Classes have officially started!  I am doing two classes.  Although I was hoping to do more, I will get the necessary credits and will have time to be very involved on campus.  The first class I am taking, and perhaps the one I have been looking forward to the most is “Approaches to Gender in English Literature.”  Of course, I am excited simply because we will be studying English Literature; however, I am also interested to study the interplay between Genders.  I am far from being an expert; however, even my 21-year-old limited experience in life brain has been able to notice the disparity of the treatment of genders in literature.
              Having noticed this, and/or had it pointed out to me by many a teacher, I am excited to take this class and find out more about what society thinks (both in the present and in the past), and even more than that, I am excited to discover assumptions I have made, or have been taught, simply because they are a societal norm.
              The second class I am taking is one I am also excited for, although I never thought I would be taking it here.  Broadly speaking, the class will cover various genres of fiction writing and the technical aspects that separate those genres.  We already had our first assignment, and I am waiting to hear back on my (very) short story.
              As both of these classes are designed to be for first or second year students, (Swansea advises exchange students NOT to take the final year’s classes) I am discovering that there is a certain amount of repetition in these classes compared to what I have already taken.  This is very similar to what I experienced my freshman year. 
              I was blessed to attend an academically challenging High School, so there were many classes my freshman year that were simply a repeat, or perhaps a slight expansion, of what I had done in High School.  I think that speaks well for OBA, but not at all badly for NWOSU.  In nearly the same way here, many of these classes are a repetition of what I have already learned, at least in the simplest condensed form.  Of course, I have taken most of the lower level English credits, but I think it is more than that.  Here, the classes are very structured and in that limited.
              Structure is wonderful, as an A-type person, you will likely never hear me complain about the presence of structure.  However, because so many of Northwestern’s classes are discussion rather than lecture based, I think we cover a wider area of ground, allowing for both specifically topic related and general learning.  With this in mind, I am not saying that Swansea is in the wrong, not at all in fact.  I think it is an excellent institution.  I do however, know that Northwestern is preparing me as a student, and am so happy to have been placed in that learning environment.  I know people often say that distance gives you perspective, and from someone who is an ocean away, I can certainly attest to the fact that Northwestern is a quality institution which inspires learning and creativity.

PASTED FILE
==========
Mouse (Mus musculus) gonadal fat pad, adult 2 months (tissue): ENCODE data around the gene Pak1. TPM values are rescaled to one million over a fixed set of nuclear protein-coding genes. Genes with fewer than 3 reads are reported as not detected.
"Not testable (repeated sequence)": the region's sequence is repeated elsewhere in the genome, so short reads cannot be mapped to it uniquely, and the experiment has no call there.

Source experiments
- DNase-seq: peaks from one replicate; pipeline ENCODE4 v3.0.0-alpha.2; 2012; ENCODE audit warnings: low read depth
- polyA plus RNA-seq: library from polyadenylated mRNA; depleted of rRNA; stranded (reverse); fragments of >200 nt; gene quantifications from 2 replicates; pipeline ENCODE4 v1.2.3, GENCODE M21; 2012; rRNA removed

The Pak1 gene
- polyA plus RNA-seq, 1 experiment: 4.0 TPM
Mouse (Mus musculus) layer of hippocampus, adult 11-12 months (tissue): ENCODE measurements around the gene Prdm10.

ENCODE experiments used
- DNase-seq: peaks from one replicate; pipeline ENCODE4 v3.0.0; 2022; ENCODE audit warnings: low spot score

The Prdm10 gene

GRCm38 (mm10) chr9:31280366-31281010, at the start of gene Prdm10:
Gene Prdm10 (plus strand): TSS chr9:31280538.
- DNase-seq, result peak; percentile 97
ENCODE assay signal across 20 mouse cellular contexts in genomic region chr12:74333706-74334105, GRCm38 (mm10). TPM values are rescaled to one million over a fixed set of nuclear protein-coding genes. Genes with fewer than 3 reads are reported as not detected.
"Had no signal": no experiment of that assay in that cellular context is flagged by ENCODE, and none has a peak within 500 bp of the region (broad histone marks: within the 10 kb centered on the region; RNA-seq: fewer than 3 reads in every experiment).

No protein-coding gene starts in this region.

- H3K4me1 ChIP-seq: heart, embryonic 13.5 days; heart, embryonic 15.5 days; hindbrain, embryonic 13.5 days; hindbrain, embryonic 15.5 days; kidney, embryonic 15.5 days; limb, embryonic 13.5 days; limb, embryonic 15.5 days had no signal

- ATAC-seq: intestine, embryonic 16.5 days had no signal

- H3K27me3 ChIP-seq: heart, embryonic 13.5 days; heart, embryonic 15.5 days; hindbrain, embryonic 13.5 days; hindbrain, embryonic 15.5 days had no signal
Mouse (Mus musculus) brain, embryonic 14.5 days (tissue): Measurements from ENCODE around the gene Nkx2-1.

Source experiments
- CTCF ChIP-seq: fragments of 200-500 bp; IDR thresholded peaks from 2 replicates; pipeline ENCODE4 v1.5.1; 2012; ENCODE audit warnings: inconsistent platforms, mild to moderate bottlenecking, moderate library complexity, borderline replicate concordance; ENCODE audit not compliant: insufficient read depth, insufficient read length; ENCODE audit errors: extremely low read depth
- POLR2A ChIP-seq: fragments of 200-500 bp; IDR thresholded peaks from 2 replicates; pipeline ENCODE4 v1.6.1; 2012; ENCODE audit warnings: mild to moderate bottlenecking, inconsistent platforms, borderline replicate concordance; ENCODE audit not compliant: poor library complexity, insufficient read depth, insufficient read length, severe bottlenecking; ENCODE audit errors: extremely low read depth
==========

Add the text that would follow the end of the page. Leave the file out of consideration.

I must apologize for running on, but I am afraid two things have hit me at once:  “Fresher’s Flu” and homesickness.  For those of you, who like me are generally unfamiliar with the idea of “Fresher’s Flu,” the phrase alludes to two things, first the concept of a “Fresher,” essentially an individual who is new to campus, so a Freshman or an Exchange Student.  The second idea “flu” is self-explanatory.  So in its entirety, “Fresher’s Flu” refers to the consequence of throwing a LOT of people (each bearing their own germs) together into various social and academic events:  widespread sickness.  Seriously though, the class rooms are littered with coughing, the buses must be a breeding ground for death, and even my constant handwashing/sanitizing, refusal to share drinks, and tendency to avoid (most) social events has not prevented my partaking of this wide spread virus. 
              The other issue this week has been homesickness.  It is a strange concept, and one I have experienced before.  Camp was always difficult for me, as a child, being away from home for more than a night or two always seemed to induce an all-encompassing ache to be with family.  The homesickness I have been experiencing here, however, is different.  Perhaps it is a consequence of more maturity (hopefully) than was displayed at 6th grade camp, or perhaps it is the knowledge that this time the absence spans months rather than weeks.  Regardless of why, the homesickness has been more of a pressure than an ache. 
              I would describe it much like having a bruise on your leg.  The bruise doesn’t necessarily hurt, but there is a slight pressure on it.  The pressure is of course easily ignored, but in the silent moments throughout the day the pressure becomes more noticeable, only to slip below the consciousness again when the mind is distracted.  And, the bruise will hurt occasionally, but only when pressed upon.  This is the homesickness I have experienced.
              Even among the stress with arranging classes, the sniffles, and the pressure, I am glad to be here.  I have met so many people from so many other walks of life.  I am being forced to examine my beliefs about my own culture, because here American culture (specifically certain aspects of it) are out of the norm rather than expected.  Every day, I am challenged to step outside my shell, to ask questions, and to enjoy this experience. 
              Of course, I miss my family, and I miss my NWOSU family.  I so look forward to being on a campus where I recognize (most) of the faces I walk by.  I look forward to conversations in the lunch line at the Student Center, English classes where we somehow manage to get completely off topic yet learn so much, and family dinners that end with a hug and kiss goodbye.  But, however much I may miss those things, I am not ready for my time here to end.  In the silent moments the pressure to long for those things does sneak up, but even in the silent moments, I know that the plan for my life, at least for now, is to enjoy these precious moments at Swansea and remember with joy (rather than longing) my families waiting for me at home.
God Bless!